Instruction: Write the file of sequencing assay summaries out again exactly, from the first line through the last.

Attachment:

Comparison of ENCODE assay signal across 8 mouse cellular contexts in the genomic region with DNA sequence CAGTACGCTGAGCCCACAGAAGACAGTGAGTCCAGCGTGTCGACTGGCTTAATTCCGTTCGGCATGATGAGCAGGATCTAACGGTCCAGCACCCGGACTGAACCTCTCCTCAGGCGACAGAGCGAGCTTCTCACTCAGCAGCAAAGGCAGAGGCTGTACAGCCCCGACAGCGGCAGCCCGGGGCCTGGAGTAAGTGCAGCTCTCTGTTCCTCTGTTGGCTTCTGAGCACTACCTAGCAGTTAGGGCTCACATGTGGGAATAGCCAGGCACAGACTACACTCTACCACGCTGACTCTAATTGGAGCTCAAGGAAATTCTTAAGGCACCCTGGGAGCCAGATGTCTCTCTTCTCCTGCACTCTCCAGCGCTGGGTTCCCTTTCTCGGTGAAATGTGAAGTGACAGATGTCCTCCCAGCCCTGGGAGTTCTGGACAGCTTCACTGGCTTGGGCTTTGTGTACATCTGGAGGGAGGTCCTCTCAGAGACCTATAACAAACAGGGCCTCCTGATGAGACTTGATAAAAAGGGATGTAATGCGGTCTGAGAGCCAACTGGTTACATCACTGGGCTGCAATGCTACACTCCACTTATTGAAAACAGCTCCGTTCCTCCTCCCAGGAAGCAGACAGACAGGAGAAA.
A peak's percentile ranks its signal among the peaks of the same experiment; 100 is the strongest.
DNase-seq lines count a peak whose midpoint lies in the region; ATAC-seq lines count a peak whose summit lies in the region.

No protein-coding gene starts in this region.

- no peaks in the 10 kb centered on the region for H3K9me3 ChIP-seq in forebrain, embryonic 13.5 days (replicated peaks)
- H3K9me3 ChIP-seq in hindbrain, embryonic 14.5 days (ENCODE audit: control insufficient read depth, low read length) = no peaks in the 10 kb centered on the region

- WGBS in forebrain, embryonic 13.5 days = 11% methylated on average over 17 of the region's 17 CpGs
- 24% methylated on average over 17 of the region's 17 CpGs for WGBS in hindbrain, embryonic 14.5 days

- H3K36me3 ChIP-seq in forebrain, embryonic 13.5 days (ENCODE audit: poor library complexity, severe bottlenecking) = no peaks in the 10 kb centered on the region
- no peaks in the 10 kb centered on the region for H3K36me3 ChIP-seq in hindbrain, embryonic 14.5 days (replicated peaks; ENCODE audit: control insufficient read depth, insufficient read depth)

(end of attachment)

Comparison of ENCODE assay signal across 8 mouse cellular contexts in the genomic region with DNA sequence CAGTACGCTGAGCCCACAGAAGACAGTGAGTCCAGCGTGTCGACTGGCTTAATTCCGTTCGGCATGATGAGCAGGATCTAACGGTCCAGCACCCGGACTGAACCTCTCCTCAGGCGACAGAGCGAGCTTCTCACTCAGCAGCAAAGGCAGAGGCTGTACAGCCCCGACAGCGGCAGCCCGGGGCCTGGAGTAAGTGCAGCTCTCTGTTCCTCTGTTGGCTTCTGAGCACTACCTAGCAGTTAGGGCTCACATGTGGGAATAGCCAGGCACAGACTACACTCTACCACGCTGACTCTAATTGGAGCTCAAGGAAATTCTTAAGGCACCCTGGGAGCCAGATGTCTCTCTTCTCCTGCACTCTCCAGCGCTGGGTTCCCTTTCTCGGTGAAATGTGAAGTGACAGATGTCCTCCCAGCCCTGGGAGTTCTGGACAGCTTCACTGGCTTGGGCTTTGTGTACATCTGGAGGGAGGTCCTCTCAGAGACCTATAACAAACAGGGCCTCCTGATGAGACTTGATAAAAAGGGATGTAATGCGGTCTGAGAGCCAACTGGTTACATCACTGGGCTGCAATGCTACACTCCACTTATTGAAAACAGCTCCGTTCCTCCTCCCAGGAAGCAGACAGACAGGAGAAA.
A peak's percentile ranks its signal among the peaks of the same experiment; 100 is the strongest.
DNase-seq lines count a peak whose midpoint lies in the region; ATAC-seq lines count a peak whose summit lies in the region.

No protein-coding gene starts in this region.

- no peaks in the 10 kb centered on the region for H3K9me3 ChIP-seq in forebrain, embryonic 13.5 days (replicated peaks)
- H3K9me3 ChIP-seq in hindbrain, embryonic 14.5 days (ENCODE audit: control insufficient read depth, low read length) = no peaks in the 10 kb centered on the region

- WGBS in forebrain, embryonic 13.5 days = 11% methylated on average over 17 of the region's 17 CpGs
- 24% methylated on average over 17 of the region's 17 CpGs for WGBS in hindbrain, embryonic 14.5 days

- H3K36me3 ChIP-seq in forebrain, embryonic 13.5 days (ENCODE audit: poor library complexity, severe bottlenecking) = no peaks in the 10 kb centered on the region
- no peaks in the 10 kb centered on the region for H3K36me3 ChIP-seq in hindbrain, embryonic 14.5 days (replicated peaks; ENCODE audit: control insufficient read depth, insufficient read depth)